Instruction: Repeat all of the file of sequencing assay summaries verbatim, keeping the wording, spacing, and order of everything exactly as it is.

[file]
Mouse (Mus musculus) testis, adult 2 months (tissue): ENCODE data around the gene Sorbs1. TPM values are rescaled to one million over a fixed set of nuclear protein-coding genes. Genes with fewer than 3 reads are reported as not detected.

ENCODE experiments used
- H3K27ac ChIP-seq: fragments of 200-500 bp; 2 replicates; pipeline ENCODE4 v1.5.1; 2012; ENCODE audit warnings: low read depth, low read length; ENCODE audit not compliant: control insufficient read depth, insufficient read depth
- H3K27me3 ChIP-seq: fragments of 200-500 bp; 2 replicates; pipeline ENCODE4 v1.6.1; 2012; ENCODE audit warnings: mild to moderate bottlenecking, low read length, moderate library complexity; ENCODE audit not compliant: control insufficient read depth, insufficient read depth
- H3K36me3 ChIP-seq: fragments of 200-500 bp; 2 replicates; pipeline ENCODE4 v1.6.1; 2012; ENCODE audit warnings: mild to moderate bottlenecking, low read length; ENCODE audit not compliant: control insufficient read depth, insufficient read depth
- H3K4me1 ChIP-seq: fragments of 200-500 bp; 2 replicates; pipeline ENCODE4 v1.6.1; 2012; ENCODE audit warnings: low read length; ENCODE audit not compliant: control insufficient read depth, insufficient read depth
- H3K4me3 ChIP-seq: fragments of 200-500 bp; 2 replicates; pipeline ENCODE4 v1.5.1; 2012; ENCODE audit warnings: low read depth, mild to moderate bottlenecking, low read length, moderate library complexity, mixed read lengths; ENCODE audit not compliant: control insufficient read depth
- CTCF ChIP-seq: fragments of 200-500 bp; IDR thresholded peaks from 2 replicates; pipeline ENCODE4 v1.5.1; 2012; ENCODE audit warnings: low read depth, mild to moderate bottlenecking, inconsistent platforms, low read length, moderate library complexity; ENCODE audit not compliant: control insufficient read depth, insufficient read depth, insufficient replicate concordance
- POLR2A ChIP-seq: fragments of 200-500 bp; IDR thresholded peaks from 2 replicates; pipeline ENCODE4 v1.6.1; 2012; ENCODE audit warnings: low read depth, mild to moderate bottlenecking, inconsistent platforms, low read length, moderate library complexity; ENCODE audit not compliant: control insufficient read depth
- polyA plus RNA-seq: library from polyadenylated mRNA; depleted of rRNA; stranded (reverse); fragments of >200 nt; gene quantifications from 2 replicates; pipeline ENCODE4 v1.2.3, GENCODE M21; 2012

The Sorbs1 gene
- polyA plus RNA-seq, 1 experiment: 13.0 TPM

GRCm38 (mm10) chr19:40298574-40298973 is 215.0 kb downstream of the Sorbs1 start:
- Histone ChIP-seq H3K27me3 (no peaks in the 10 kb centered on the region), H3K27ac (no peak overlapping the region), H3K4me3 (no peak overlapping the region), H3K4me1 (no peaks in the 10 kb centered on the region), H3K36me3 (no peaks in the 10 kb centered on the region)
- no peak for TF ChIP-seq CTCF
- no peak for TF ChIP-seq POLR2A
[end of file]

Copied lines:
Mouse (Mus musculus) testis, adult 2 months (tissue): ENCODE data around the gene Sorbs1. TPM values are rescaled to one million over a fixed set of nuclear protein-coding genes. Genes with fewer than 3 reads are reported as not detected.

ENCODE experiments used
- H3K27ac ChIP-seq: fragments of 200-500 bp; 2 replicates; pipeline ENCODE4 v1.5.1; 2012; ENCODE audit warnings: low read depth, low read length; ENCODE audit not compliant: control insufficient read depth, insufficient read depth
- H3K27me3 ChIP-seq: fragments of 200-500 bp; 2 replicates; pipeline ENCODE4 v1.6.1; 2012; ENCODE audit warnings: mild to moderate bottlenecking, low read length, moderate library complexity; ENCODE audit not compliant: control insufficient read depth, insufficient read depth
- H3K36me3 ChIP-seq: fragments of 200-500 bp; 2 replicates; pipeline ENCODE4 v1.6.1; 2012; ENCODE audit warnings: mild to moderate bottlenecking, low read length; ENCODE audit not compliant: control insufficient read depth, insufficient read depth
- H3K4me1 ChIP-seq: fragments of 200-500 bp; 2 replicates; pipeline ENCODE4 v1.6.1; 2012; ENCODE audit warnings: low read length; ENCODE audit not compliant: control insufficient read depth, insufficient read depth
- H3K4me3 ChIP-seq: fragments of 200-500 bp; 2 replicates; pipeline ENCODE4 v1.5.1; 2012; ENCODE audit warnings: low read depth, mild to moderate bottlenecking, low read length, moderate library complexity, mixed read lengths; ENCODE audit not compliant: control insufficient read depth
- CTCF ChIP-seq: fragments of 200-500 bp; IDR thresholded peaks from 2 replicates; pipeline ENCODE4 v1.5.1; 2012; ENCODE audit warnings: low read depth, mild to moderate bottlenecking, inconsistent platforms, low read length, moderate library complexity; ENCODE audit not compliant: control insufficient read depth, insufficient read depth, insufficient replicate concordance
- POLR2A ChIP-seq: fragments of 200-500 bp; IDR thresholded peaks from 2 replicates; pipeline ENCODE4 v1.6.1; 2012; ENCODE audit warnings: low read depth, mild to moderate bottlenecking, inconsistent platforms, low read length, moderate library complexity; ENCODE audit not compliant: control insufficient read depth
- polyA plus RNA-seq: library from polyadenylated mRNA; depleted of rRNA; stranded (reverse); fragments of >200 nt; gene quantifications from 2 replicates; pipeline ENCODE4 v1.2.3, GENCODE M21; 2012

The Sorbs1 gene
- polyA plus RNA-seq, 1 experiment: 13.0 TPM

GRCm38 (mm10) chr19:40298574-40298973 is 215.0 kb downstream of the Sorbs1 start:
- Histone ChIP-seq H3K27me3 (no peaks in the 10 kb centered on the region), H3K27ac (no peak overlapping the region), H3K4me3 (no peak overlapping the region), H3K4me1 (no peaks in the 10 kb centered on the region), H3K36me3 (no peaks in the 10 kb centered on the region)
- no peak for TF ChIP-seq CTCF
- no peak for TF ChIP-seq POLR2A